Since no job is exactly like any other job, what are we really asking when we ask is sex work “work like any other”?
I think there are two important things that are being conveyed in the statement “sex work is work like any other work.”
The first is that sex work is work, not the sale or rental of the sex worker's body or self (any more than any other work constitutes the sale of the body or self). To indulge in the use of Marxist language, sex workers who work for a boss sell the commodity labour power, as do all wageworkers in a capitalist economy. Their labour power produces sexual services, a personal service commodity different from others in use value (as all commodities differ from each other in use value), but still a commodity like other personal services under capitalism. To skip the Marxist language and put it simply (which to be honest, I prefer), sex workers work for their living, like other wage-workers and self-employed people, and are not selling themselves but their ability to provide a sexual service of some kind(s) to their clients.
The second thing this slogan conveys follows from the first: since sex work is work like other work (and not the sale of self or body any more than any other kinds of work), violence, rape, objectification and disrespect are no more acceptable when directed towards sex workers than they are when directed towards any other workers in any other industry – whether by clients, bosses, police, intimate partners or random strangers.
Like all work in a capitalist economy, sex work exists in a society marred by sexism, homophobia, transphobia and racism. Workers are forced by economic need to enter the marketplace to be exploited for capitalist profit and in the course of this they experience alienation. This context – of experiences of poverty and oppression – shapes and pervades sex work just as it does other work,work; it shapes the options available to sex workers like all workers. But it is not the cause of sexism, misogyny and the sexual objectification of women, any more than nursing or social work as professions are the cause of women being cast primarily in caring roles. The preponderance of women in each of these and other industries indicates what kind of roles are generally assigned to women in the gendered division of labour, but is not the primary cause of this division.
Like every phenomenon, this statement can be contradicted. As I began, every job is different from every other job, and sex work is also like this. Mining is different from teaching; dentistry is different from cleaning; sex work is different from working in a textile factory. All have distinct risks, forms that alienation takes, rewards, and pressures to take part. Sex work is like other work in having distinct features. Unlike most work, sex workers are stigmatised; in many cases they or their clients are criminalised; because of the stigma attached to their work and the misogyny and transphobia in society at large, they are frequently the victims of violence, including sexual violence; because of the diversity of human experiences of sexuality, they may find the work itself harmful; they may be excluded from traditional forms of working class organisation like unions. In this, they face a particular form of oppression that makes their struggles for their rights at work harder.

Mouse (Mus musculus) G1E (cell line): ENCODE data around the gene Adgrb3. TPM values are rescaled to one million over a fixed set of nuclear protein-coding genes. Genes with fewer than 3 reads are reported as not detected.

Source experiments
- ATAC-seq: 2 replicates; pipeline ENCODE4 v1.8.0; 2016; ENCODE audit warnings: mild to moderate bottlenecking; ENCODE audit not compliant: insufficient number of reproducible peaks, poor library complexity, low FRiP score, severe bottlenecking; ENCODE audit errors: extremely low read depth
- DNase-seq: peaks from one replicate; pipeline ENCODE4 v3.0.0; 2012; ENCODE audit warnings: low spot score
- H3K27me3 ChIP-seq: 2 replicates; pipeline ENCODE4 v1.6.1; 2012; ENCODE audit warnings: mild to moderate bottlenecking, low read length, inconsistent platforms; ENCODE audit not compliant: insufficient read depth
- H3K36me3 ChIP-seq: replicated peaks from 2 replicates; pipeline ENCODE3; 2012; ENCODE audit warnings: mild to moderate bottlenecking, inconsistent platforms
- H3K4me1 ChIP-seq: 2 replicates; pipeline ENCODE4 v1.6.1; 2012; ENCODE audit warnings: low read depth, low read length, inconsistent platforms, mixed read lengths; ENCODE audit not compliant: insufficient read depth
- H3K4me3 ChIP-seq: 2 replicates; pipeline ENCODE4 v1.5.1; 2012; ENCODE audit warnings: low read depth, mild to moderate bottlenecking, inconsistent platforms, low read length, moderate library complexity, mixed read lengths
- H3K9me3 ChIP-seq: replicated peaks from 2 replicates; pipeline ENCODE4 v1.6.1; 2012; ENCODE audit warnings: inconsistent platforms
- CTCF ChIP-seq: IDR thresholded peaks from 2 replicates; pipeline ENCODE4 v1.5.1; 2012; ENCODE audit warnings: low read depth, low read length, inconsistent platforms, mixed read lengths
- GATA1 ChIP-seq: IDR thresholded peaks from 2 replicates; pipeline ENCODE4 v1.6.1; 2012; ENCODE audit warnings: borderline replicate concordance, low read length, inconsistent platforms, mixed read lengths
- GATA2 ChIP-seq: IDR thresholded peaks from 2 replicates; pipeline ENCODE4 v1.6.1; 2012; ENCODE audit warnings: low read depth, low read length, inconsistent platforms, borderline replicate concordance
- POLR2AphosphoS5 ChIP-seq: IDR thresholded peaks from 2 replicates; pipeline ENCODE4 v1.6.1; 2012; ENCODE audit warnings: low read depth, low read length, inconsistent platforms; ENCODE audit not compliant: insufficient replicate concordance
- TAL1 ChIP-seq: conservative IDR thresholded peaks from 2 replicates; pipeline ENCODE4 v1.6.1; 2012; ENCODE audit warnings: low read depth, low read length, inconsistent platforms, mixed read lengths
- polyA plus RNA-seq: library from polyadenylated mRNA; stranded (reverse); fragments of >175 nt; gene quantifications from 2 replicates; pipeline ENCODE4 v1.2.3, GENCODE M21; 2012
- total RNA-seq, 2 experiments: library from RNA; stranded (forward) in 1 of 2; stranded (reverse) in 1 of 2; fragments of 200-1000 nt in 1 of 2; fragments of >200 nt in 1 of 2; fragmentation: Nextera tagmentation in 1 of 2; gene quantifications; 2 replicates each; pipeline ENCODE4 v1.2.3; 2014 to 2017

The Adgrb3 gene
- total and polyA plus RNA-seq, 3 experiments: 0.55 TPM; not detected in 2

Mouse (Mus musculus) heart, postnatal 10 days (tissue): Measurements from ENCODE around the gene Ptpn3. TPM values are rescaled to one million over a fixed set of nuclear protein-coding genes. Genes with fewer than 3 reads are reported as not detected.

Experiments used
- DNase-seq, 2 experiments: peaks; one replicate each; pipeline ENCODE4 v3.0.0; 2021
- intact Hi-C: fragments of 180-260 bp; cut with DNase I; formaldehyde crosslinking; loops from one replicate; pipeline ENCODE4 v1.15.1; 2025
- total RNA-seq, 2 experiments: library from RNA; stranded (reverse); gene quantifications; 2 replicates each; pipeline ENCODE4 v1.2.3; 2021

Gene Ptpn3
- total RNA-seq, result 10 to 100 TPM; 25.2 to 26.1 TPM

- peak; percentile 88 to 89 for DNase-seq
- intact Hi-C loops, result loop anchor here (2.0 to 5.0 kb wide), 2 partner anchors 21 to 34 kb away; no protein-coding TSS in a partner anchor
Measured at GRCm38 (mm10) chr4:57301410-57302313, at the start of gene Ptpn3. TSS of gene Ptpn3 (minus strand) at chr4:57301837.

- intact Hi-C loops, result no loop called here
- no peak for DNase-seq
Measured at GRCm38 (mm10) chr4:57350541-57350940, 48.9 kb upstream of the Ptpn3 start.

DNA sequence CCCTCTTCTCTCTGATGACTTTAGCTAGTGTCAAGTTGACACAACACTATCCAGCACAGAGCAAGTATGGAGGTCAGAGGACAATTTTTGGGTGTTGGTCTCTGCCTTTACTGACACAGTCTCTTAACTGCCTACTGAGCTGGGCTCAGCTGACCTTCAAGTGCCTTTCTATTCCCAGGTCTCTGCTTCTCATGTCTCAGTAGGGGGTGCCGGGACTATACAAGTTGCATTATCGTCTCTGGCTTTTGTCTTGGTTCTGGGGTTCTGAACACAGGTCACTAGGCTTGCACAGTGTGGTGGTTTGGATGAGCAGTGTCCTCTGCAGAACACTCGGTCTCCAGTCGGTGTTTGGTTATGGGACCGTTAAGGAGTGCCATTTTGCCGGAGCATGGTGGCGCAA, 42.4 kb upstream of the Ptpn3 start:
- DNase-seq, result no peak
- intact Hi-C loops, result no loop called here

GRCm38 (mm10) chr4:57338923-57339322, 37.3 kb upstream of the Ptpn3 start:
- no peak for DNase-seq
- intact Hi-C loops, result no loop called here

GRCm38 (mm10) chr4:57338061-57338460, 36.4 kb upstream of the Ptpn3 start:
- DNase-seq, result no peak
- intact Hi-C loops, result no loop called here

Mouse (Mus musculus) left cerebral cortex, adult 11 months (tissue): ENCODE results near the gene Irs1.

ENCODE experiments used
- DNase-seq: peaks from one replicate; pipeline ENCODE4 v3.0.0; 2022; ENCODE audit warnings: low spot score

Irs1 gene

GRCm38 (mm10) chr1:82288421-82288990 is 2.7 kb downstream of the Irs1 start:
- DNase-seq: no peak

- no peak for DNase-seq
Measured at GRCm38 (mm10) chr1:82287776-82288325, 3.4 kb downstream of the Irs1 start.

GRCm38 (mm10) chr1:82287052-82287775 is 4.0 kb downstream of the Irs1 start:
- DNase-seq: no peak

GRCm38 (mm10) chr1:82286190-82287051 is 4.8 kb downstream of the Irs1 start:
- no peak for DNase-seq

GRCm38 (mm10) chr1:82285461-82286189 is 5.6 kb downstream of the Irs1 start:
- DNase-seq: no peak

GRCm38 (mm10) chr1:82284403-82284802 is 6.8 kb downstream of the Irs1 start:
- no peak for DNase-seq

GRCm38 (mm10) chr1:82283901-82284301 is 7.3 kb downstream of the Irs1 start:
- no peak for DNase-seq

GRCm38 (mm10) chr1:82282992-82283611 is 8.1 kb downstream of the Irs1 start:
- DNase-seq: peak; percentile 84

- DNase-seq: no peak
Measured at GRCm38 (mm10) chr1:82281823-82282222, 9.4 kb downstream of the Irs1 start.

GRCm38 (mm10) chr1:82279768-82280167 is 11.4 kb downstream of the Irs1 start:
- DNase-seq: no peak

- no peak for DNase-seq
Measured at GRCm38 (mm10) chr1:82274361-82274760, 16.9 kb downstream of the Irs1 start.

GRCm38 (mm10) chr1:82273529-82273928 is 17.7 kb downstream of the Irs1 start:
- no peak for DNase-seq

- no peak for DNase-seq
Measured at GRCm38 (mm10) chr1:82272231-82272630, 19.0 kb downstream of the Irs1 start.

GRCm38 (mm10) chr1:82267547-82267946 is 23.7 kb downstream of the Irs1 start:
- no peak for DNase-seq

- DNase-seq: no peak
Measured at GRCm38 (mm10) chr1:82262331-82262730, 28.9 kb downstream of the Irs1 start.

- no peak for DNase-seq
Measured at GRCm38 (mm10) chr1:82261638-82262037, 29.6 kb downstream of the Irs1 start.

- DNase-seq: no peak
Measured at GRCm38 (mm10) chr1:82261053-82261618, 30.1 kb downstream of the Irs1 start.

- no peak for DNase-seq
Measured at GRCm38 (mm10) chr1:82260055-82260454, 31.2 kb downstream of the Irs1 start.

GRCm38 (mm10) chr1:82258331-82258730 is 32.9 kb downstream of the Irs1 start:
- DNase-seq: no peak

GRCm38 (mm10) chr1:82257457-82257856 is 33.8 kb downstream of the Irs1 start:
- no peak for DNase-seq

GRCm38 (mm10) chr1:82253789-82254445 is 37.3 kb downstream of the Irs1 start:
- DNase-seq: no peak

Sex workers who are organising for their rights, in diverse countries with diverse laws, are finding this slogan a useful one for mobilising to organise for and assert their rights. Rather than clinging to a formulation and ways of labeling commercial sex and the workers in the industry that reinforce the stigma sex workers face, and the assumptions that clients, bosses, police and strangers are entitled to perform sexual acts to sex workers without their consent, socialists who wish to engage in solidarity should revisit their theoretical approach and use the formulations found by sex workers to be most useful in asserting their rights.
This approach can be likened to the campaign to end intimate partner violence – a campaign that doesn't locate the problems of intimate partner violence in the existence of intimate relationships, or heterosexuality, but which struggled/s to identify and assert that no matter the origin of marriage as an institution, women do not now accept being male property, and to identify that rape in marriage is a thing: that women don't lose their right to withhold consent to sex by virtue of getting married. In a similar way, locating sex work as work helps sex workers in the practical struggles to end criminalisation, stigmatisation, violence and the other barriers to living with safety and dignity.
A final point is the impact of getting this wrong. We have developed our policy on solidarity with sex workers struggling for their rights in collaboration with sex workers who are members of the Socialist Alliance, and others from the main activist network of sex workers in Australia, Scarlet Alliance. The discussion contribution by comrades Macdonald, Brewer and Hinman was treated as problematic in many ways by these collaborators. Among the numerous issues raised by sex workers concerned about the piece were;
Sex workers are the ones who will fight for their rights, and they'll do it with or without socialists. Socialists are the natural allies of sex workers, since we are opposed to all sorts of exploitation and oppression, and of course we want a world in which sex workers and all workers, women, the LGBTIQA community, Aboriginal people, the poor and marginalised, have full rights and social inclusion. If our analysis and the language that flow from it put us on the opposite side of the barricades to sex workers in their struggles, they should be re-examined, and in this instance, rejected in favour of an approach that strengthens solidarity.